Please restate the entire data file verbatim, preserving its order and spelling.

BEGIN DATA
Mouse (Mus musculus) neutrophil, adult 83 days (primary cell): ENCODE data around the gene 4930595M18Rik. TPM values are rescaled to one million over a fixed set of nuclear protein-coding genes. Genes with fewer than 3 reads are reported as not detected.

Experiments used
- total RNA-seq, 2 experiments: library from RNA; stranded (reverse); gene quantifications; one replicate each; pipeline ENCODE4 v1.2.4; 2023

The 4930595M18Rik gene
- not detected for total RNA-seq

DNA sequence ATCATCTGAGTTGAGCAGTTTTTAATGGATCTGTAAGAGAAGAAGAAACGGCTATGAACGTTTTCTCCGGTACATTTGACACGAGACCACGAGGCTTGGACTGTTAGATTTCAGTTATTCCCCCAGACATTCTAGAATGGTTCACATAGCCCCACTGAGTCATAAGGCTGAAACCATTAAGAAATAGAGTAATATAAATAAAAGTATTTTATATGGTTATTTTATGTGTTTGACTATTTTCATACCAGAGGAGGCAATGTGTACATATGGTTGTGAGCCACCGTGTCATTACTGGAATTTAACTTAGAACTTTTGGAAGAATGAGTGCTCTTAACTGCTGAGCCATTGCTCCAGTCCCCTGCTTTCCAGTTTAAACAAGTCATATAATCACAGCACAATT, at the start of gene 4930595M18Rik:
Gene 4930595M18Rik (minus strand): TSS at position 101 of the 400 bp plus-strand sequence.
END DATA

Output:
Mouse (Mus musculus) neutrophil, adult 83 days (primary cell): ENCODE data around the gene 4930595M18Rik. TPM values are rescaled to one million over a fixed set of nuclear protein-coding genes. Genes with fewer than 3 reads are reported as not detected.

Experiments used
- total RNA-seq, 2 experiments: library from RNA; stranded (reverse); gene quantifications; one replicate each; pipeline ENCODE4 v1.2.4; 2023

The 4930595M18Rik gene
- not detected for total RNA-seq

DNA sequence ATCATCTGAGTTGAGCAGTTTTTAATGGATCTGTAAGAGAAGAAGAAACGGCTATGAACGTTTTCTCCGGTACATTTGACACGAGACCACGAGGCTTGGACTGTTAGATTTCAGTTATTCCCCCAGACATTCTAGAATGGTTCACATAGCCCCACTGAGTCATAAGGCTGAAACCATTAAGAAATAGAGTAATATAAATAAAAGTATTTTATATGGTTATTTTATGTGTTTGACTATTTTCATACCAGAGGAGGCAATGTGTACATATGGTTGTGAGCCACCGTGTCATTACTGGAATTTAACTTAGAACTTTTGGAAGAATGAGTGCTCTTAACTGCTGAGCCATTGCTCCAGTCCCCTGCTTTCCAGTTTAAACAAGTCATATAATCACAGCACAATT, at the start of gene 4930595M18Rik:
Gene 4930595M18Rik (minus strand): TSS at position 101 of the 400 bp plus-strand sequence.